The New Left: A History

The New Left: A History

The New Left: A History

The New Left: A History

Synopsis

In his latest publication, William L. O'Neill presents a concise critical history of the New Left, the thinking, people, and events that helped shape the 1960s in America, and its principal heir, the Academic Left. The first two chapters of this lively, interpretive narrative relate the history of Students for a Democratic Society (SDS), an organization that despite such well-publicized actions as the first mass protest in Washington against the Vietnam War and the student strike that shut down Columbia University, was unable to expand beyond its student base or survive a factional split. Next covered is the theatrical Left, notably those at the head of the Yippie movement who skillfully manipulated the mainstream media to garner enormous publicity for their stunts and staged events but whose movement, like the SDS, failed to survive the decade.

Chapter Four follows the major figures in the story-Abbie Hoffman, Jerry Rubin, Tom Hayden, the Weathermen, Timothy Leary and others, and sifts through various theories to conclude why and how the New Left burned out so quickly. Finally, Chapter Five addresses the legacy of the New Left in the rise of the Academic Left, which, while riddled with ironies, remains entrenched in academe today.

Excerpt

Every generation writes its own history for the reason that it sees the past in the foreshortened perspective of its own experience. This has surely been true of the writing of American history. The practical aim of our historiography is to give us a more informed sense of where we are going by helping us understand the road we took in getting where we are. As the nature and dimensions of American life are changing, so too are the themes of our historical writing. Today's scholars are hard at work reconsidering every major aspect of the nation's past: its politics, diplomacy, economy, society, recreation, mores and values, as well as status, ethnic, race, sexual, and family relations. The lists of series titles that appear on the inside covers of this book will show at once that our historians are ever broadening the range of their studies.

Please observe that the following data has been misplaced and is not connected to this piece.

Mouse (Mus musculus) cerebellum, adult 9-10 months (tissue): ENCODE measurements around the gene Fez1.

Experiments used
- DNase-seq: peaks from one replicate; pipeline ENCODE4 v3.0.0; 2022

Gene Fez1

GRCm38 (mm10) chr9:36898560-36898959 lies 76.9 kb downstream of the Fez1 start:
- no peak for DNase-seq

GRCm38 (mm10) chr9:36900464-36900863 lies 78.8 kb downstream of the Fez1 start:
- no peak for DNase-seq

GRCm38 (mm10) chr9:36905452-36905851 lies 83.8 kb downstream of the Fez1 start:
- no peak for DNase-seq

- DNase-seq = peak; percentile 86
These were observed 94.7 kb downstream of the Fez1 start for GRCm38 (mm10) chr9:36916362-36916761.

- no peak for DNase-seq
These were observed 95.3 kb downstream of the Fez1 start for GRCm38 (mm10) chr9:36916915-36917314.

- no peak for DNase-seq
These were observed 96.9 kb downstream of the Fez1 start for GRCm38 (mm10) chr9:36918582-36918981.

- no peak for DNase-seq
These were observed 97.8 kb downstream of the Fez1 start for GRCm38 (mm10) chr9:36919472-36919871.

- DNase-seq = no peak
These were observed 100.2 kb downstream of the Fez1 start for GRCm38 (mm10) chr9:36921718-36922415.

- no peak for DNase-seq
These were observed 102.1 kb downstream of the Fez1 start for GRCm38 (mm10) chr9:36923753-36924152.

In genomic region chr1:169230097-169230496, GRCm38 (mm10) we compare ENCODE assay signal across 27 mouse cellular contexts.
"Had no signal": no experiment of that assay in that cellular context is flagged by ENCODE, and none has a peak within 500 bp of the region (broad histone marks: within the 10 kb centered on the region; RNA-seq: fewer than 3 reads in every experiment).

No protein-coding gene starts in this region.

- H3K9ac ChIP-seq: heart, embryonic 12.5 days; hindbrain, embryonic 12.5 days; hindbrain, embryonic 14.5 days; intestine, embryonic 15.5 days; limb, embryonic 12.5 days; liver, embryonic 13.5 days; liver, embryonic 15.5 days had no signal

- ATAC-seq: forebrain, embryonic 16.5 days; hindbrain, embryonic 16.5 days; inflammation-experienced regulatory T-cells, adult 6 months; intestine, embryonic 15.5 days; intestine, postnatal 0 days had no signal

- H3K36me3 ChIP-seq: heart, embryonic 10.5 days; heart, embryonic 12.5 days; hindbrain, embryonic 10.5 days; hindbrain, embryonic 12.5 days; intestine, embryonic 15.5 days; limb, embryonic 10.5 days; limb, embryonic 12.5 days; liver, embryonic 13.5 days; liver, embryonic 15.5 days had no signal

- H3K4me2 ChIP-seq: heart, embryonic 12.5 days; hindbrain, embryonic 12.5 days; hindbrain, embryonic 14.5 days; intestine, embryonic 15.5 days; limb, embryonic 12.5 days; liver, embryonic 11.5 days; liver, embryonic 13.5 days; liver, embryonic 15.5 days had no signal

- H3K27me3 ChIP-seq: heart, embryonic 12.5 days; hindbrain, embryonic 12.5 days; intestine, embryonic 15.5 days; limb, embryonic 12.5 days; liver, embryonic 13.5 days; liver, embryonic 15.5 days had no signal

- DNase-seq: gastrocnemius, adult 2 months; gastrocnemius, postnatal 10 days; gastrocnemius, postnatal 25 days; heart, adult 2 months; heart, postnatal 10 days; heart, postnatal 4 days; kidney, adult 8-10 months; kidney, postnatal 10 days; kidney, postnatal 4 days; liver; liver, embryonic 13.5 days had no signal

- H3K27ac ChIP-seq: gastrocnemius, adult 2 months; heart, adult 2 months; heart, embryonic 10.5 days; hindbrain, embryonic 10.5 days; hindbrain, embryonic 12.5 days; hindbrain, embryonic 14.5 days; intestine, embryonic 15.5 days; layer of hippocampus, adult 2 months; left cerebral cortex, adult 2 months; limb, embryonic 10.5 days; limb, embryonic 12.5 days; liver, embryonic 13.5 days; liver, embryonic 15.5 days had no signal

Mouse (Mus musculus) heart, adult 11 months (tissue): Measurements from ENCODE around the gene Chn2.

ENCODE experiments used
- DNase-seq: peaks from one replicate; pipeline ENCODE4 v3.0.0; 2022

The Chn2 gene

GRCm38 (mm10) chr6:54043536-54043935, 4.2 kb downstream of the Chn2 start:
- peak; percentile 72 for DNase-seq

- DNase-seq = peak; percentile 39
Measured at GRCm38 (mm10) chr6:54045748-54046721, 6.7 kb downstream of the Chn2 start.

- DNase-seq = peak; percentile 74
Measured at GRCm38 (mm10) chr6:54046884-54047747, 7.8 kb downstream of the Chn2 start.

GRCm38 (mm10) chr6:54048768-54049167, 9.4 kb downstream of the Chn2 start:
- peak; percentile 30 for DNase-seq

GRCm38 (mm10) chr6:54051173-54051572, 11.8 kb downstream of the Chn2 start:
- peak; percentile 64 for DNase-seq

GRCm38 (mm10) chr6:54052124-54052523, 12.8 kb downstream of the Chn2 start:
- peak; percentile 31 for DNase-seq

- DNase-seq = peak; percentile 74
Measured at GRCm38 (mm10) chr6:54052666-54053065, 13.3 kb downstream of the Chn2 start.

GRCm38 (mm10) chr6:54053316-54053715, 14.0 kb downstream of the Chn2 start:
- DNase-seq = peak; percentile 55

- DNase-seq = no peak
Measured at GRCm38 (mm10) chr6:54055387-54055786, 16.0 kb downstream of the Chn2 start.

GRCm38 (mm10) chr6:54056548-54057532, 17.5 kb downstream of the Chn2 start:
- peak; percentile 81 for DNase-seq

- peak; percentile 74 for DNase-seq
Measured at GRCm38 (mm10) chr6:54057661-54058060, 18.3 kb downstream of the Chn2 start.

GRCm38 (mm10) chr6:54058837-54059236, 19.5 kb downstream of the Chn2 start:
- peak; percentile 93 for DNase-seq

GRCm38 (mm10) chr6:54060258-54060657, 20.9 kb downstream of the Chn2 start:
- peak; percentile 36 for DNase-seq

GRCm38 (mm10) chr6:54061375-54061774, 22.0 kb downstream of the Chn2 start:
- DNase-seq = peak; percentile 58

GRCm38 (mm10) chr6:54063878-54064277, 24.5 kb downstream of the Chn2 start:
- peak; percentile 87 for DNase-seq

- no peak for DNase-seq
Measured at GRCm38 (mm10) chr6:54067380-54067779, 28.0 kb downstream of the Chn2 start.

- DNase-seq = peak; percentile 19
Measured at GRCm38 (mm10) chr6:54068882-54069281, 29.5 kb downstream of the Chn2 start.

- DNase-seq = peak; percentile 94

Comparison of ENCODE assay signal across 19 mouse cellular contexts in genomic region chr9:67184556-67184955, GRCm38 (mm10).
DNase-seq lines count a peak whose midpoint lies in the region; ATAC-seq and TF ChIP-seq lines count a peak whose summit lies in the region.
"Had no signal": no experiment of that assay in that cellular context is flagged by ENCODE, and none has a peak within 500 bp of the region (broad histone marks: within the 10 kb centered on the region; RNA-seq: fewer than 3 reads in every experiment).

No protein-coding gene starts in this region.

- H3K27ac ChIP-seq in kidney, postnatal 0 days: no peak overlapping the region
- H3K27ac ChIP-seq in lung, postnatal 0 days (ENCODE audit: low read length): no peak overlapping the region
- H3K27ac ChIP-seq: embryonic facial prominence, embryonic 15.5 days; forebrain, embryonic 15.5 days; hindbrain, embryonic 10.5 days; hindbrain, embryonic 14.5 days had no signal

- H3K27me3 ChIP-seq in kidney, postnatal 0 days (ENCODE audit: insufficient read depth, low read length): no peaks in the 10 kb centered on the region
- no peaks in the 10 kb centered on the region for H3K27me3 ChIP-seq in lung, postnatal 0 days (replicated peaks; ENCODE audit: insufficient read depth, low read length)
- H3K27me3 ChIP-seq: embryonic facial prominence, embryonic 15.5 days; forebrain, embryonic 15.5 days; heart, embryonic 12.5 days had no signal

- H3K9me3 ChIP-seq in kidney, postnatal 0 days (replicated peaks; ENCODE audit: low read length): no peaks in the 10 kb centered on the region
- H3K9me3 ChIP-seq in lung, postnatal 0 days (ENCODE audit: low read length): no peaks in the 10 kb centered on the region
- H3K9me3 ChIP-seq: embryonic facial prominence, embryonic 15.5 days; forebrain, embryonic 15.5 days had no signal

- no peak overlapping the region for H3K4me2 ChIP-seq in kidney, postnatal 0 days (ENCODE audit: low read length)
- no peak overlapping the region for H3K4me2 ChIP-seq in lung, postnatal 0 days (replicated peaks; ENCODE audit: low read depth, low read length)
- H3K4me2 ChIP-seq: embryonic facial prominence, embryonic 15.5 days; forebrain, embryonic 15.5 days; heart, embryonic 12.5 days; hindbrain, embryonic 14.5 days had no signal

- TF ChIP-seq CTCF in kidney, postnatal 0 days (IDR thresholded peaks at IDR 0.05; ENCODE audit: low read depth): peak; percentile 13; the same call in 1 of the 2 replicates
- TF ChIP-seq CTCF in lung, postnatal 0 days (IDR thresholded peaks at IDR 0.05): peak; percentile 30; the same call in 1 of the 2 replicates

The aim of this series is to offer our readers a survey of what today's historians are saying about the central themes and aspects of the American past. To do this, we have invited to write for the series only scholars who have made notable contributions to the respective fields in which they are working. Drawing on primary and secondary materials, each volume presents a factual and narrative account of its particular subject, one that affords readers a basis for perceiving its larger dimensions and importance. Conscious that readers respond to the closeness and immediacy of a subject, each of our authors seeks to restore the past as an actual . . .

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